What some of you may not know is that I have switched teaching hats in the last few months, and am no longer at the elementary school library that I still love so much. A new opportunity to teach subjects that I dearly love opened up, and the switch seemed like the right thing to do to help out our school community.
Currently, I'm teaching high school students in the 9th through 12th grades about the following:
-- early US history: from our founding to 1900
-- 20th/21st century US history
-- world history
Anyone who has known me for a while understands how giddy it makes me just to type the subjects, let alone dip my toe into teaching the subject matter. This has been my life's work of study and thought, what I have argued, debated, contemplated, written about and worked in and around for most of my thinking life.
Lately, I've been praying that everything that I have been taught and think and believe about checks and balances and our nation's core beliefs will hold fast. But this morning, I have doubts.
Since I began in this post in mid-October, we've done a lot of work on early US history, the reasons behind freedom of religion and speech being so important to our founders, and the language and meaning of the Declaration of Independence, the Constitution, and the Bill of Rights. In modern US history, we've spent a lot of time on immigrants, the back and forth between business and labor, and competing views of Social Darwinism and Progressivism. In civics, we've covered a fairly broad range on our own government and the checks and balances that are supposed to be built into the system.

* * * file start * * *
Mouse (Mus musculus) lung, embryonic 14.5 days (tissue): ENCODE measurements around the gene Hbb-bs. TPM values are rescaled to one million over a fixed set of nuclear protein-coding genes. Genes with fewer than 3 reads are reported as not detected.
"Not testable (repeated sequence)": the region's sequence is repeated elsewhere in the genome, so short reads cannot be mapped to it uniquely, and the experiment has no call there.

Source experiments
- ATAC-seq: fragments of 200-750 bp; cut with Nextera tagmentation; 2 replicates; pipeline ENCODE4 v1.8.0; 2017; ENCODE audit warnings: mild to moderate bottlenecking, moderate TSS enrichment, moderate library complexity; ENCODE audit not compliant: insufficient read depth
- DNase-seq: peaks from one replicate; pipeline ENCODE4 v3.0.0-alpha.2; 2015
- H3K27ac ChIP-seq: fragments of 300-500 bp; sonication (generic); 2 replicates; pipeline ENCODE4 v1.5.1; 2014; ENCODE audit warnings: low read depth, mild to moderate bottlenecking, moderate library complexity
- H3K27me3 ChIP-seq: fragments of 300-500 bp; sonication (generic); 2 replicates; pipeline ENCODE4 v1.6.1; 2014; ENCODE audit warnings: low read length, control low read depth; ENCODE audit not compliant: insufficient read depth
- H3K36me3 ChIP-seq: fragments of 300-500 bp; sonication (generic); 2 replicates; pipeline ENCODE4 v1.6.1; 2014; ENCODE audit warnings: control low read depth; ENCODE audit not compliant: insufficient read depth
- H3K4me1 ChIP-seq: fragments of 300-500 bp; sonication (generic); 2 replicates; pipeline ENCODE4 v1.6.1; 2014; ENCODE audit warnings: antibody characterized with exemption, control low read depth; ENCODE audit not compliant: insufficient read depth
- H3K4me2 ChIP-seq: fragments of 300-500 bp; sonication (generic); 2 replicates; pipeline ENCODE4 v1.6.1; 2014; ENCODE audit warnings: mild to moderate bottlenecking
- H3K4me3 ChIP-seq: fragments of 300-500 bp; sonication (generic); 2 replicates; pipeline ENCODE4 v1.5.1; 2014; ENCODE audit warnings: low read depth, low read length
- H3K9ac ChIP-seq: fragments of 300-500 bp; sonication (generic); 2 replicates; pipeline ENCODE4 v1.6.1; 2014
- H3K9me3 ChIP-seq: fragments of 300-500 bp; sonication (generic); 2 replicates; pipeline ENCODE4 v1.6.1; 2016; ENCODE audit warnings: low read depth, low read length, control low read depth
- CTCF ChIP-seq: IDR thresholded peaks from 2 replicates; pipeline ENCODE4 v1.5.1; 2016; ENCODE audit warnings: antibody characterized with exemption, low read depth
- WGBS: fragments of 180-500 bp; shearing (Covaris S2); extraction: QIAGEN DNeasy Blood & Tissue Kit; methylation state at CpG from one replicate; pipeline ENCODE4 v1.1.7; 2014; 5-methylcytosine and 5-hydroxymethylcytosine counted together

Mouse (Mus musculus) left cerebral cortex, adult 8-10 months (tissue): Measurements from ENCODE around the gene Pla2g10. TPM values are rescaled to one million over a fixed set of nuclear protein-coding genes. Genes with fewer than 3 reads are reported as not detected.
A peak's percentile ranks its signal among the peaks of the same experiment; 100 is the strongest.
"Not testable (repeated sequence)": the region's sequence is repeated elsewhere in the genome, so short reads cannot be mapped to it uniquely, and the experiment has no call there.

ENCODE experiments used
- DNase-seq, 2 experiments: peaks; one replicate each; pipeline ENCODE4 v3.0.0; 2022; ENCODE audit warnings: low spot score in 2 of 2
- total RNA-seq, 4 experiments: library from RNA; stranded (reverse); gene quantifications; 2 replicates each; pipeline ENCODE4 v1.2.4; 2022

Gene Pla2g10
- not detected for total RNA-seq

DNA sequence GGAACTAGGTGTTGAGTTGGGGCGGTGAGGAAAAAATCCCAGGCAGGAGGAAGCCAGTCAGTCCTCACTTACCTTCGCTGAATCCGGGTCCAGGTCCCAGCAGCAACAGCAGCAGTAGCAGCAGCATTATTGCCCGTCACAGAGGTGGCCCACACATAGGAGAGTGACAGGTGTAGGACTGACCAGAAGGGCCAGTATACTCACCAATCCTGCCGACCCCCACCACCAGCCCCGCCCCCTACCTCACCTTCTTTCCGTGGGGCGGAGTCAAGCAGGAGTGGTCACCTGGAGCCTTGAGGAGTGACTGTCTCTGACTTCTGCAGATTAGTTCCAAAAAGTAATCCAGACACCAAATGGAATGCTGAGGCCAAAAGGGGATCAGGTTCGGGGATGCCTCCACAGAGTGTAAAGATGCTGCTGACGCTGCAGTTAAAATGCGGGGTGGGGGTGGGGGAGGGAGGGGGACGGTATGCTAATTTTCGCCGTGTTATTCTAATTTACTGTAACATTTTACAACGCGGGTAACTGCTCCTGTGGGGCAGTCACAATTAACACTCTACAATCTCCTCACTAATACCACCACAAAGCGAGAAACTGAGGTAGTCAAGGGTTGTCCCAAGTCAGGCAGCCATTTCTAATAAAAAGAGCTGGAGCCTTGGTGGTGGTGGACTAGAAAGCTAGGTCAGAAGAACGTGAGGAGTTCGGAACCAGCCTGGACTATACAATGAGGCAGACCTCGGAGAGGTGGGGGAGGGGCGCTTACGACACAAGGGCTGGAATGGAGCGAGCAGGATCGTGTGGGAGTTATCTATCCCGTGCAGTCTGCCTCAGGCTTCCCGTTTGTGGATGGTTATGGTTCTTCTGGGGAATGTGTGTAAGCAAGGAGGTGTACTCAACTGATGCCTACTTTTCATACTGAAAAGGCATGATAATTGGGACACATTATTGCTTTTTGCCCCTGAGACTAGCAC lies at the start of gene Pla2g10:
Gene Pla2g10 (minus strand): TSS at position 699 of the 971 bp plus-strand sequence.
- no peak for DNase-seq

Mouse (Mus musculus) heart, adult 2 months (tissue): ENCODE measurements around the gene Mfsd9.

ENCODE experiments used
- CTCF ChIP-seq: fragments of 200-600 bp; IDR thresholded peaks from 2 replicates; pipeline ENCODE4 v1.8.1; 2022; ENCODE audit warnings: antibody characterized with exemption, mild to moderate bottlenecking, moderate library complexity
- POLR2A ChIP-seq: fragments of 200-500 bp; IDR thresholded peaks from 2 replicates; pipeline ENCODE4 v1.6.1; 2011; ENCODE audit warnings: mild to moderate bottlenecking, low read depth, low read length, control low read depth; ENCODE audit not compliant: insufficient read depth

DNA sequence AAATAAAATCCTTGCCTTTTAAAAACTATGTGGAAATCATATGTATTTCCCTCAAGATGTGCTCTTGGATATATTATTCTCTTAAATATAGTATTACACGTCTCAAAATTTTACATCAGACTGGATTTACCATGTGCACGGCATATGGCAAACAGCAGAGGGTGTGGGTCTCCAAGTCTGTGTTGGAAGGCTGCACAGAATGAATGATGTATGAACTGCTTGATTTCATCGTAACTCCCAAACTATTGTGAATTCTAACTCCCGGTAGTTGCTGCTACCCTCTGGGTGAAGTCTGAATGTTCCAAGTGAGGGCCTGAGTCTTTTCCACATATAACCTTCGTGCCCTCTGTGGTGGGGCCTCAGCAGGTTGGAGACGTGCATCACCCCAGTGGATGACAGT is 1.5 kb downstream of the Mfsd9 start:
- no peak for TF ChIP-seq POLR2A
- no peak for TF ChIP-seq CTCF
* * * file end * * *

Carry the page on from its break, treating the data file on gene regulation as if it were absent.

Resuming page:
My prayer today is that my America, the one that shines out as an example of the best of what we could be, my more perfect union, will re-assert itself. It will take all of us working together, standing up to say "this goes too far."
Dr. Martin Luther King, Jr., said one of my favorite quotes during the Civil Rights era, a maxim which has guided my life's work: "A time comes when silence is betrayal."
My fellow Americans, that time is now.
(Photo by Christy Hardin Smith, of the flag given to my husband at his father's funeral with military honors a few years ago. We do patriotism in our family, but we do it with our eyes wide open.)
Posted by Christy Hardin Smith at 11:36 AM